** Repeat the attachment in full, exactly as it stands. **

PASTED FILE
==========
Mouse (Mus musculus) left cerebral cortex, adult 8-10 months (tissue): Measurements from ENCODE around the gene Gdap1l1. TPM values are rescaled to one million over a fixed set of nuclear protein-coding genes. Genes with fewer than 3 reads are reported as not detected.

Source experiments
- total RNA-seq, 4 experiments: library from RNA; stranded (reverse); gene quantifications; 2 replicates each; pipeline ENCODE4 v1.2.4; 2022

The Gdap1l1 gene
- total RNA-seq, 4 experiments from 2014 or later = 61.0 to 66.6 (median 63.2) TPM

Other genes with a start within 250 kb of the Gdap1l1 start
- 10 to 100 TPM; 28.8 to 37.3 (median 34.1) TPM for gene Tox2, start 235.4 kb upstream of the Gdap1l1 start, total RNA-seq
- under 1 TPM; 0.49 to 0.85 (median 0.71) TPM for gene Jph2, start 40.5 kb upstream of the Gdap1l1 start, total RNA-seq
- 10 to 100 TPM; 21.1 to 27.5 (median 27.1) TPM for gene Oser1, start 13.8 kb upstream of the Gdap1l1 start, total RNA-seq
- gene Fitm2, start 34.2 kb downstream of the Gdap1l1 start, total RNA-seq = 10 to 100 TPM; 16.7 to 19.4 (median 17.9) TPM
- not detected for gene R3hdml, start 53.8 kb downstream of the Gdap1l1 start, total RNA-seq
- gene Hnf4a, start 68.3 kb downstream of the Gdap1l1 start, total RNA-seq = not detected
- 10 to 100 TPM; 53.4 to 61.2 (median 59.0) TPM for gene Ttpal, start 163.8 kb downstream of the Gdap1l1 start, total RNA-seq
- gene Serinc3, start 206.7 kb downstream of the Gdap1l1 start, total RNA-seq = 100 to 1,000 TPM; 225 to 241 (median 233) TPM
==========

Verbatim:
Mouse (Mus musculus) left cerebral cortex, adult 8-10 months (tissue): Measurements from ENCODE around the gene Gdap1l1. TPM values are rescaled to one million over a fixed set of nuclear protein-coding genes. Genes with fewer than 3 reads are reported as not detected.

Source experiments
- total RNA-seq, 4 experiments: library from RNA; stranded (reverse); gene quantifications; 2 replicates each; pipeline ENCODE4 v1.2.4; 2022

The Gdap1l1 gene
- total RNA-seq, 4 experiments from 2014 or later = 61.0 to 66.6 (median 63.2) TPM

Other genes with a start within 250 kb of the Gdap1l1 start
- 10 to 100 TPM; 28.8 to 37.3 (median 34.1) TPM for gene Tox2, start 235.4 kb upstream of the Gdap1l1 start, total RNA-seq
- under 1 TPM; 0.49 to 0.85 (median 0.71) TPM for gene Jph2, start 40.5 kb upstream of the Gdap1l1 start, total RNA-seq
- 10 to 100 TPM; 21.1 to 27.5 (median 27.1) TPM for gene Oser1, start 13.8 kb upstream of the Gdap1l1 start, total RNA-seq
- gene Fitm2, start 34.2 kb downstream of the Gdap1l1 start, total RNA-seq = 10 to 100 TPM; 16.7 to 19.4 (median 17.9) TPM
- not detected for gene R3hdml, start 53.8 kb downstream of the Gdap1l1 start, total RNA-seq
- gene Hnf4a, start 68.3 kb downstream of the Gdap1l1 start, total RNA-seq = not detected
- 10 to 100 TPM; 53.4 to 61.2 (median 59.0) TPM for gene Ttpal, start 163.8 kb downstream of the Gdap1l1 start, total RNA-seq
- gene Serinc3, start 206.7 kb downstream of the Gdap1l1 start, total RNA-seq = 100 to 1,000 TPM; 225 to 241 (median 233) TPM